Basel Matthias Willi Sue Irion Dirk Bonsma Aldo Bonato Max Grauli „Dare“ Sigi von Koeding

Miami Robert Chambers Mette Tommerup Noor Blazekovic Kuhl & Leyton Gavin Perry Beatriz Monteavaro

special open hours during the art week Wed 02. | Fri 04. Dec. | 2 – 7pm Thu 03. | Sat 05. Dec. | 2 – 9pm | night event Sun 06. Dec. |12 – 4pm grand opening | Tue 01. Dec. | 5 – 10pm DJ Large Kool | Miami DJ Nic Plesel | Basel

events, contact The Buena Vista Building |180 NE 39 Street | Suite 120 | Miami FL 33137 | Miami Design District

Site Memory, 2009, detail of ink installation

Philippe Dodard engages a re-formulation of transnational ties. Africa, Europe, Asia and the New World fuse into an aesthetic tool for repairing the bridge to our humanity. We know “a bridge that

has been repaired may in fact be stronger that the original”; this, the work of Philippe Dodard

Phillipe Dodard

articulates in form, style and sensibility and this is what makes it compelling.

The kinetics of his brushes are truly contributions to the twenty first century aesthetics with a strong bridge to the pasts through a dynamic of re-membering. Crossing this bridge of connections,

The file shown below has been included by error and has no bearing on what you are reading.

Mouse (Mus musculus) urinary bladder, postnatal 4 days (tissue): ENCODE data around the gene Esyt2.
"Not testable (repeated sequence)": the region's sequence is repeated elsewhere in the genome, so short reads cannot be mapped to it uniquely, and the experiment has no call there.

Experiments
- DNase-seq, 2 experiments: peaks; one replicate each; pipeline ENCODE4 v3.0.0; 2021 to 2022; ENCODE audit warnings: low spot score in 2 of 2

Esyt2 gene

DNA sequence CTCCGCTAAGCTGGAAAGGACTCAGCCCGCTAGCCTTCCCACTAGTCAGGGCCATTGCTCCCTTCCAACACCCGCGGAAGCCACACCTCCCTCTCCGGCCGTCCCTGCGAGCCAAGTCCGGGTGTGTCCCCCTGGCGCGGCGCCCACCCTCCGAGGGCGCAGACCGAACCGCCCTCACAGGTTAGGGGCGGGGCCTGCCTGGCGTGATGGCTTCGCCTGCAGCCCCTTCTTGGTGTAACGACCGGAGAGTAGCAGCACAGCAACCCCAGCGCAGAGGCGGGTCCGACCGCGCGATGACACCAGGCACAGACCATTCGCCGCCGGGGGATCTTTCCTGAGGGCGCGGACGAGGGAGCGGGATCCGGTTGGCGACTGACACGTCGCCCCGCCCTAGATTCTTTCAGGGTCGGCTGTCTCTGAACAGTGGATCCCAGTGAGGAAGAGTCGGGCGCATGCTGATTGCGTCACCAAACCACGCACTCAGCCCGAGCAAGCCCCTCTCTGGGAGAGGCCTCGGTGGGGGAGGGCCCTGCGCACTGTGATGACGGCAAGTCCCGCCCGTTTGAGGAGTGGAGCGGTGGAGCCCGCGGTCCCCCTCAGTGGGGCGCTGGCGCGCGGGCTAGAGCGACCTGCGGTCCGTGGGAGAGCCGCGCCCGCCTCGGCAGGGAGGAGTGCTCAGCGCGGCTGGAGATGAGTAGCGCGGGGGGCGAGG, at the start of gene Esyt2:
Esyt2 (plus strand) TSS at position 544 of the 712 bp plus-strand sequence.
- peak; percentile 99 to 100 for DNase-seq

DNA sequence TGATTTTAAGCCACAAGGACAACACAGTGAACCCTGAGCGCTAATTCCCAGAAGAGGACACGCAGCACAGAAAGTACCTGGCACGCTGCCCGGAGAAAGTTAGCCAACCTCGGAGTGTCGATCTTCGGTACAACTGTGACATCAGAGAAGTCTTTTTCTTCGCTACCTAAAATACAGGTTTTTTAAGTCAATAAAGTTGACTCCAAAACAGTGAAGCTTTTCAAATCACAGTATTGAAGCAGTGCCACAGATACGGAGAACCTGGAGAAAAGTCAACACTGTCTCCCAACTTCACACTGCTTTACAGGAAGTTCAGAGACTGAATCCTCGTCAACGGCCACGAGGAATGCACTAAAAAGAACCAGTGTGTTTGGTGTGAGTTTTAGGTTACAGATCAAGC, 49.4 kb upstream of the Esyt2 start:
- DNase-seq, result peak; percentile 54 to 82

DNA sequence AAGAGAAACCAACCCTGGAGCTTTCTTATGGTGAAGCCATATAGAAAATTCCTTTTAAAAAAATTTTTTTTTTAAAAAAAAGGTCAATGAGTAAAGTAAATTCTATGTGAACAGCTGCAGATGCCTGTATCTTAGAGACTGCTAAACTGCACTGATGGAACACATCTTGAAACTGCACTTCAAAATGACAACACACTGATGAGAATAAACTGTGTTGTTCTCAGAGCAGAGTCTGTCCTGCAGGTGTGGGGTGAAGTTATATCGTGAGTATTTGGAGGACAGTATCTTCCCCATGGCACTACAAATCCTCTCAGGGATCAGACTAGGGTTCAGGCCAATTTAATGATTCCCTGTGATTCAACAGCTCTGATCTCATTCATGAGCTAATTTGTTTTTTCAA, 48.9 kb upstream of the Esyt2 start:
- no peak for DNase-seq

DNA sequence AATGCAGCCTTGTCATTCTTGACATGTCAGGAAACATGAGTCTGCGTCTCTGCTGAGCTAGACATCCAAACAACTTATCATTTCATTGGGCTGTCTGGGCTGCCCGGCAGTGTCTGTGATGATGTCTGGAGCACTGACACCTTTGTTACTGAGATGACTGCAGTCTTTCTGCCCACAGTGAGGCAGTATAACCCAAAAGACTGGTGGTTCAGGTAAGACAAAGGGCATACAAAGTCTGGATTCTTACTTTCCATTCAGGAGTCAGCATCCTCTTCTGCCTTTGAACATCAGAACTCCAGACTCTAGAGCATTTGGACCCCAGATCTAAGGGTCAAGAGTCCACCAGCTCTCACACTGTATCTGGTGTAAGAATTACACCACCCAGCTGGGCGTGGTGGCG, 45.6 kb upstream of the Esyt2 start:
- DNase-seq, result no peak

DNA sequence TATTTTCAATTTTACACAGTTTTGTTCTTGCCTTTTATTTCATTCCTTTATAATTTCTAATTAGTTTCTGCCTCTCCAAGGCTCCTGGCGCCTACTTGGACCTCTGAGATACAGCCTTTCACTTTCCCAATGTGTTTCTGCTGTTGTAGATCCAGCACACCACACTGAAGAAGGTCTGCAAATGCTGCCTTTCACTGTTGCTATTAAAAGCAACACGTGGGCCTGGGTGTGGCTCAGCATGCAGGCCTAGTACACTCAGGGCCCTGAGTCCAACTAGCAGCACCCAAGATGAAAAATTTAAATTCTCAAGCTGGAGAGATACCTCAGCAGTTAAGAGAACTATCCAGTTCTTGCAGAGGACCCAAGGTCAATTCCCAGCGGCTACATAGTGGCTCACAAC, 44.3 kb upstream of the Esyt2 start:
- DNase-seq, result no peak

interconnections and passages of peoples, places, memories and histories, we emerge onto an artistic landscape where our diversity in equal footing allows the seeing of all that is best in the enduring “spirit work” of our humanity.

Through the art of Philippe Dodard, “men of profoundly diverse cultural, historical, religious,

and racial backgrounds can discover something of their own fate on earth, something of their own persisting strivings to make a more humanistically meaningful experience.”

This art is a blossoming of creative thought, methodology, criticism, theory and articulation. It cuts the “Basel” for the leaves to yield their aromatic scent. Honneur, Respet!

Babacar M’Bow is the International Programs and Exhibits coordinator for the Broward County Libraries Division in Fort Lauderdale, FL.

Site Memory, 2009, detail of ink installation

Antonia Wright The Nature of Things is a project that attempts to question and disrupt

our idea of ‘environment’ and what it means today. By using the body as a tool, I set up scenes that aim to change the landscape by introducing the unnatural into the natural, or the natural into the unnatural.

Through performance and photography, the reactions of the passerby’s